One such challenge is African democracies’ exposure to a wide range of diversity whilst Western democracies depend on the ideal of uniformity (to some degree) amongst its constituents. Democracy in the United States, for instance, has a strong religious flavour, where Christianity and belief are core issues in political discourse (Rieger 2012:21). African democracy has to contend with a greater measure of diversity, not only in population groups, but also religion, culture, language, et cetera (Asumah 2014:418–419). Asumah (2014) outlines the problem of African democracy in the following way:

… the democracy project in Africa is confronted with irrepressible challenges because Western procedural democracy, as a measure, is socioculturally different from African indigenous political cultures; unless the African people are willing to reframe new relational democratic models that will combine diversity and indigenous political cultures of Africa with the best democratic values and practices from the West to promote and sustain democracy, develop new economic measures in order to improve the human condition, and promote efficacy of their own polities, the democracy project in Africa will succumb to failure-prone policies and actions of predatory regimes to the detriment of democracy itself – which could be lethal for the continent in the twenty-first century. (p. 406)

African perceptions of Western democracy are further tainted by historical images of it being associated with ‘… slavery, racism, classism, elitism, sexism, homophobia, Afrophobia, Islamophobia, and androphobia’ (Asumah 2014:409). Added to this is a fear that democracy is used by the West as an instrument through which it exercises a form of neo-patrimonial rule, manipulating African politics in order to gain for itself resources that would serve its own interest and not necessarily the interests of the communities or nations of the African continent (Cheeseman 2015:13–15). Africa has had to form its own democratic expressions. This was already evident in the work of Sklar (1983:11–17) in the 1980s, where a differentiation was made between five broad categories of African democracies:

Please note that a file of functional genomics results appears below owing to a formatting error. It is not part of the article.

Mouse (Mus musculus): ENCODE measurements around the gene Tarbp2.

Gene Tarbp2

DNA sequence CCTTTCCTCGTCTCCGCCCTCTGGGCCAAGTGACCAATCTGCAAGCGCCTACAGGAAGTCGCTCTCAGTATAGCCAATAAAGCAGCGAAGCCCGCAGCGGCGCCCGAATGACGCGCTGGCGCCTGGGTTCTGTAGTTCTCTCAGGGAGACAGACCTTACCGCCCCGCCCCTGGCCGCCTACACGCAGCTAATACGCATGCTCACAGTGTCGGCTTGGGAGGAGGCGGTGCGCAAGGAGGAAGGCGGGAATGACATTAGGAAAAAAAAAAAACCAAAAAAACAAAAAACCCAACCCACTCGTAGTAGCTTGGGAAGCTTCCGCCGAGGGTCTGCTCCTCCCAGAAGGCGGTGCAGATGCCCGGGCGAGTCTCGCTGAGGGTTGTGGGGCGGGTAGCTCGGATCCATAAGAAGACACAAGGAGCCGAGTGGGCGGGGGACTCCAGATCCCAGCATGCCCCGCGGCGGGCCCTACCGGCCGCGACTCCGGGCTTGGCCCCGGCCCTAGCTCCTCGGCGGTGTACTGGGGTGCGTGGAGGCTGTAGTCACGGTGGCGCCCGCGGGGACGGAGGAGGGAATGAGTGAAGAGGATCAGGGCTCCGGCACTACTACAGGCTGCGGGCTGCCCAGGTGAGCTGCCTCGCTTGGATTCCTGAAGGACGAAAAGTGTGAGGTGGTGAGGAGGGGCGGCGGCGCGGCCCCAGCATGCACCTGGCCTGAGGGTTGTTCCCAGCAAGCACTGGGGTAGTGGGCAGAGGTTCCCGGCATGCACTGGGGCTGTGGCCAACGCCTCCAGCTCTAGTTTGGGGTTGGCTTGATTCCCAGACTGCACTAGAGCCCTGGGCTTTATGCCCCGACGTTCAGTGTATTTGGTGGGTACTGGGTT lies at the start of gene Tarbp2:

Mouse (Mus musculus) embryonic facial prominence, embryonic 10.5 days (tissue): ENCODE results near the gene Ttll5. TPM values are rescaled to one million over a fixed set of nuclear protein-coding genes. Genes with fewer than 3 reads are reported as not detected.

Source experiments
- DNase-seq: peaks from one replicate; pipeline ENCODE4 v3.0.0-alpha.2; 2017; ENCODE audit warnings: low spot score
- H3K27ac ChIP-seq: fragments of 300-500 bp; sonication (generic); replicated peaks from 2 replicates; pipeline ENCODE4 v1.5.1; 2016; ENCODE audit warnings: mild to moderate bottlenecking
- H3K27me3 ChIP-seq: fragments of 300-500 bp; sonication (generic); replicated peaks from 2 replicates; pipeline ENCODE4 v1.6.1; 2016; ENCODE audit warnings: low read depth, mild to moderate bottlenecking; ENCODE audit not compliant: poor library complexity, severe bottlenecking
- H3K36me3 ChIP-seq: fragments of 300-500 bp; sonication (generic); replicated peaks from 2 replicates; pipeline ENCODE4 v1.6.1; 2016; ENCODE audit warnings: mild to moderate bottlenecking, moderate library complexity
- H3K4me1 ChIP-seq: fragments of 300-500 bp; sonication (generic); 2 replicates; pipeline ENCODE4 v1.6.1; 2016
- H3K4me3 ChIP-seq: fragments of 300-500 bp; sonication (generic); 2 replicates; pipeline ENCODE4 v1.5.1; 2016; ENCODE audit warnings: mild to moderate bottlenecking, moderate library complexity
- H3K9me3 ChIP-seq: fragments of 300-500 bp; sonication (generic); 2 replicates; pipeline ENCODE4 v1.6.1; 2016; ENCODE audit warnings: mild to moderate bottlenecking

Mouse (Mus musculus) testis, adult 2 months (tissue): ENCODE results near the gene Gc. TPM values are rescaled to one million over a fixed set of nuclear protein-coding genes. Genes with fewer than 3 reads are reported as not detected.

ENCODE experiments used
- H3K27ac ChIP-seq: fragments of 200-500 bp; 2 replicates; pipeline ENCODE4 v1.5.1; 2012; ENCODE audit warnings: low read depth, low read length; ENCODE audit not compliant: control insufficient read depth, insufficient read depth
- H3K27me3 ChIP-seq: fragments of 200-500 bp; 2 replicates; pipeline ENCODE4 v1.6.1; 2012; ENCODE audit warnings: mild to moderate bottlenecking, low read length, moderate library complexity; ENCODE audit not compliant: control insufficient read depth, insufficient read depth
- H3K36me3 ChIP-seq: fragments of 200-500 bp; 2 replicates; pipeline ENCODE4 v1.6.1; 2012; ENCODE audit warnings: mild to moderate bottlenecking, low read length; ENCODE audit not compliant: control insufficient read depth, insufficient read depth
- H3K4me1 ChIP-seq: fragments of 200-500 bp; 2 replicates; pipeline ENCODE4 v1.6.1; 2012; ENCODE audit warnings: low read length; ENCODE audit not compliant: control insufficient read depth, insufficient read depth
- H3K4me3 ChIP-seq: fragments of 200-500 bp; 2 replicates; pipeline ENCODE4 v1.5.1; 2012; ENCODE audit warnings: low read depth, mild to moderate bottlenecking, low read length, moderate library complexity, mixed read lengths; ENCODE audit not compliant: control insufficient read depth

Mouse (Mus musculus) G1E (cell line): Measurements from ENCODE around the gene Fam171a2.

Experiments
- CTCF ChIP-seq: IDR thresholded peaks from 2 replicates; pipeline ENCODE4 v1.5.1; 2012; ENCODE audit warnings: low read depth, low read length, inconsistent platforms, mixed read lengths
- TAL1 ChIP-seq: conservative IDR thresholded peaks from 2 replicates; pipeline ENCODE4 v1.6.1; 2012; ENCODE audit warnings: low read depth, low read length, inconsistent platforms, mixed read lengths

1. Liberal democracies, where governments are limited by law and where citizens live in freedom of association, thriving on accommodating a diverse range of differences in its population. The Republic of South Africa serves as an example of this form of African democracy.2
  2. Guided democracy, a form of developmental dictatorship, whereby those democratically elected to office rule beyond the reach of public accountability, for example Zimbabwe.